1/4 teaspoon salt
1/2 tablespoon sugar (optional)
9 tablespoons (1 stick plus 1 tablespoon) butter, cut into small pieces and frozen
3 tablespoons ice water

Almond Paste:
1/2 cup almond meal
2 tablespoons agave nectar or light flavored honey
1 teaspoon almond extract
1 egg white

Filling:
3-4 ripe apricots, pitted and sliced 1/2 inch thick
1/4 cup apricot preserves (thinned with 1 tablespoon water)
1 tablespoon butter, melted
Sugar, for sprinkling (optional)

Directions-

- Using a food processor (or a pastry blender), combine the flour, almond meal, salt and sugar. Add frozen butter. Pulse a few times until butter is about the size of a pea. Drizzle in ice water and pulse until dough comes together. Alternatively, combine in a large bowl with a pastry blender.
- Divide dough into four balls (just make one ball if you are making one large galette). Wrap in plastic wrap and form small disks, touching the dough as little as possible. Refrigerate for at least an hour.
- In the meantime, to make the almond paste, combine the almond meal, agave nectar, almond extract and salt in a small bowl. Combine with a fork until it forms a paste. Stir in egg white. Set aside.
- Preheat the oven to 350 degrees. Roll out each pie crust between two sheets of wax paper to the desired size, roughly 6-8 inches in diameter for mini galettes. Place each crust in the refrigerator until needed.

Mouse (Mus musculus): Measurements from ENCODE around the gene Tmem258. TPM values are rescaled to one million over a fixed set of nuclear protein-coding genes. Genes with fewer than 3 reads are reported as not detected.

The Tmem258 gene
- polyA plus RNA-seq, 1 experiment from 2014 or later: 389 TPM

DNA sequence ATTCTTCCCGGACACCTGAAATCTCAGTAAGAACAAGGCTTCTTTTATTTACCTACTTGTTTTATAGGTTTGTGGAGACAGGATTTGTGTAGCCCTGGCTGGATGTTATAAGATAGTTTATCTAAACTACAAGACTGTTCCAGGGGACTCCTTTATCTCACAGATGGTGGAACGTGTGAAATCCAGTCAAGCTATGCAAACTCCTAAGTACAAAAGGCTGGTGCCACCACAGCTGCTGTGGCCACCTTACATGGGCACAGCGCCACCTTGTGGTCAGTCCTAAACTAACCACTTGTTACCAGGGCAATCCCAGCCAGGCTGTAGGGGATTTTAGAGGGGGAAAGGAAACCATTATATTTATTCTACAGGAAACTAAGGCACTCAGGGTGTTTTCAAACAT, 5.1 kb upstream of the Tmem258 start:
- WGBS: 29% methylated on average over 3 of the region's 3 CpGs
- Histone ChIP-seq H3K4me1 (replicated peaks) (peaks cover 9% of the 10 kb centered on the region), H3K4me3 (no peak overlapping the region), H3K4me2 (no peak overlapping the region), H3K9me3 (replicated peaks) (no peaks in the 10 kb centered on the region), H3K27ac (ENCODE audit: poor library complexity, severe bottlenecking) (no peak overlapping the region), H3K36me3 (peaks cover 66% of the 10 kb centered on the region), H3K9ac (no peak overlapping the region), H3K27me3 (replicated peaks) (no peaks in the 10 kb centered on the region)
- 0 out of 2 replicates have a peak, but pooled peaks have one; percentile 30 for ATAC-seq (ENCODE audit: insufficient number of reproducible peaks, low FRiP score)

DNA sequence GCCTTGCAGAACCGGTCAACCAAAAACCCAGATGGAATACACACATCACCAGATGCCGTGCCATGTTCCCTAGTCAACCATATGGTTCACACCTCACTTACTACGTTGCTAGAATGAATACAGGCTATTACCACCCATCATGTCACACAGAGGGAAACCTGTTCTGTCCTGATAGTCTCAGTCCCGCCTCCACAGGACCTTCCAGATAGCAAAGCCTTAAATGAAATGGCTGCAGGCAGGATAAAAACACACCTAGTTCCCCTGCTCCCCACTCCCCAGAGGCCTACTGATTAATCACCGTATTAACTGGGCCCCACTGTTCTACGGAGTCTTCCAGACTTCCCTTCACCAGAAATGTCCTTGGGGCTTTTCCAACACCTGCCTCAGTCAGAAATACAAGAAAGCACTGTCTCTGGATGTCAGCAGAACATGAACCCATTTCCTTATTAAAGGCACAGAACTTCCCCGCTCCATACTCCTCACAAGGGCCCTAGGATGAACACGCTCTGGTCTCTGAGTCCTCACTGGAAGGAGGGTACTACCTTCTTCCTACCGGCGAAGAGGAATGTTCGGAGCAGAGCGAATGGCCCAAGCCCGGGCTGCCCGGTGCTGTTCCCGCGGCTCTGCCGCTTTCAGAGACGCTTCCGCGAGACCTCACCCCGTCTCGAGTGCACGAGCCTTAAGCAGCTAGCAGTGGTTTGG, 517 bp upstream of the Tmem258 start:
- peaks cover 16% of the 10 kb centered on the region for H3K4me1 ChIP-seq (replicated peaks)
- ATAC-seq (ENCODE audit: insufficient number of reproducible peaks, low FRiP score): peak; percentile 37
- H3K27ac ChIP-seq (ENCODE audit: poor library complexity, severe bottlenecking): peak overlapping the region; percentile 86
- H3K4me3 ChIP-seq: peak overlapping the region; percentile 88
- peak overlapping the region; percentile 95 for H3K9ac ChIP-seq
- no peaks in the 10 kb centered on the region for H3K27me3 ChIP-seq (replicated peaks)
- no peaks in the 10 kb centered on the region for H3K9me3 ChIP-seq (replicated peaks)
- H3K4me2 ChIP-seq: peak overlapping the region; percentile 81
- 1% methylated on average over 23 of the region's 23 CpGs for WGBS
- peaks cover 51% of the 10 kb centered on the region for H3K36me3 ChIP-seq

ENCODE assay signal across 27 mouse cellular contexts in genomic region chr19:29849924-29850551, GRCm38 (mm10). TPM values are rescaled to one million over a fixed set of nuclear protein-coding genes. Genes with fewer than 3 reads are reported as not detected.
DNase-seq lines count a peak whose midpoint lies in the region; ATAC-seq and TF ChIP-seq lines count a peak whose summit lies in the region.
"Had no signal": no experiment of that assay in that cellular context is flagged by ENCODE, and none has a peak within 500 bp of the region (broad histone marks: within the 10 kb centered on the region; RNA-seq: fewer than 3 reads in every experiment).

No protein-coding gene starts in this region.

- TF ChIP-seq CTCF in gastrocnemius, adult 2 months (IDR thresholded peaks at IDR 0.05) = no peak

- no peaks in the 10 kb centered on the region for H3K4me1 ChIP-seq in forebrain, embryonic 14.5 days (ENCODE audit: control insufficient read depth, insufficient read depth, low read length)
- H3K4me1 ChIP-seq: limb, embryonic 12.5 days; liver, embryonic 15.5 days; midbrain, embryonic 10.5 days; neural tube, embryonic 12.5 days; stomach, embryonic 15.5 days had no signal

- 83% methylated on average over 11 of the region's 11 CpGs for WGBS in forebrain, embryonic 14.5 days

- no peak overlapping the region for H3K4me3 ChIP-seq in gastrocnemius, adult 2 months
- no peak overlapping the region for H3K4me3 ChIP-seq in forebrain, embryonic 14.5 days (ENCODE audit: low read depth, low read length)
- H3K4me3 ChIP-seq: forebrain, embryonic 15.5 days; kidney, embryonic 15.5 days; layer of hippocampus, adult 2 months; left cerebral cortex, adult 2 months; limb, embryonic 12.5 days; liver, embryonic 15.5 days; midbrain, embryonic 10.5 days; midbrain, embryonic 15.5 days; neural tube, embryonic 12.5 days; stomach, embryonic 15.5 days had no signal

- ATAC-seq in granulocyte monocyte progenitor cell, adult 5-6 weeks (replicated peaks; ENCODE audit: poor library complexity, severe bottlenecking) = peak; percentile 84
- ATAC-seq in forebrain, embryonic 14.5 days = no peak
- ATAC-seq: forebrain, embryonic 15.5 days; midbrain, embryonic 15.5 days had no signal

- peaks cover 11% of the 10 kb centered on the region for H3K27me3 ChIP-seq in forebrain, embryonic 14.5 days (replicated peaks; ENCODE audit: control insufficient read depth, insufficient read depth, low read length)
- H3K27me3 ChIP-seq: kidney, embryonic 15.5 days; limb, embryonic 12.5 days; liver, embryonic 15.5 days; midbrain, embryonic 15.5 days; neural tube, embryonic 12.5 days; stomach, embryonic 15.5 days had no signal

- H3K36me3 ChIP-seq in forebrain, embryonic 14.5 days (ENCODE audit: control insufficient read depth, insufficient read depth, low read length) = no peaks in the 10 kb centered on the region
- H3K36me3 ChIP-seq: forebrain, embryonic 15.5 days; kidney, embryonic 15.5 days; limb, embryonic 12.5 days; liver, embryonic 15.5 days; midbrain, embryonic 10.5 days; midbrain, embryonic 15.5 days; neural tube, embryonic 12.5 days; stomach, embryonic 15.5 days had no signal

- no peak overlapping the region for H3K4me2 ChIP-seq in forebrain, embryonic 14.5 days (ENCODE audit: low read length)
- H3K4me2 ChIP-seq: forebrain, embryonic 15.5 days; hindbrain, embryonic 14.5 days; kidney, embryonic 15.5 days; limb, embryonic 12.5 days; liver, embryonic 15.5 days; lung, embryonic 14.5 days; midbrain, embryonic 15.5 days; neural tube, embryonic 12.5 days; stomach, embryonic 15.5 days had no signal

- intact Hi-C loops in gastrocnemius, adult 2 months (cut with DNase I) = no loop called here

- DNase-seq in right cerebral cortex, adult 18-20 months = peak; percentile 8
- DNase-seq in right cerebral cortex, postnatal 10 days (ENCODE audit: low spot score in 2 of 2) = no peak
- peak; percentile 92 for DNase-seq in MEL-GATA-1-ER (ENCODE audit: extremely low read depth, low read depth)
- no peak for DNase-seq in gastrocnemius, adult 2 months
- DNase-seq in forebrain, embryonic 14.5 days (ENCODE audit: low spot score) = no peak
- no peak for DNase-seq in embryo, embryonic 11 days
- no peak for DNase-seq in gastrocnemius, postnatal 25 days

- Spread 1/4 of the almond paste on the center of each pie crust. Arrange sliced apricots with about an inch of crust left exposed. Brush apricots with thinned apricot preserves. Fold up the excess crust around the fruit. Repeat with each crust, if making minis.
- Place galettes on a baking sheet lined with parchment paper. Brush edges with melted butter and sprinkle with sugar (if using). Bake 25-30 minutes or until crust begins to brown and fruit is golden.
- Let cool slightly. Serve warm with a dollop of whipped cream or a scoop of ice cream!

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8 Responses to “Apricot Almond Galette”

  1. 1
    marla — July 23, 2011 11:54 pm

    I love galettes and apricots – wonderful quick & easy summer treat.

  2. 2

    This sounds wonderful! I always forget about using apricots in the summer.

  3. 3
    Pam — July 24, 2011 11:59 am

    The crust alone sounds so delicious (almonds are a favorite of mine) that it almost needs no filling. But you’ve made this look yummy with the apricots (and I’m sure with almost any other filling one could choose). Thanks!

  4. 4
    Matt — July 25, 2011 8:39 pm

    What a great idea for summer! Its too hot to cook a whole pie but I have all of this fresh fruit! Love this site!

  5. 5
    pannybear — July 25, 2011 9:42 pm

    Wow…….this looks amazing and I’ll bet it tastes even better!! Beautiful photos :0)

  6. 6
    Cara — July 27, 2011 8:51 pm

    This is just gorgeous – and I love the double dose of almonds in the crust and the filling. Sounds so tasty!

  7. 7
    doris — August 13, 2011 4:17 pm

    What temperature do you bake it??? Thanks. Looks great.

    • kate replied: — August 13th, 2011 9:54 pm

      Doris — You want to bake the galettes at 350 degrees. Enjoy!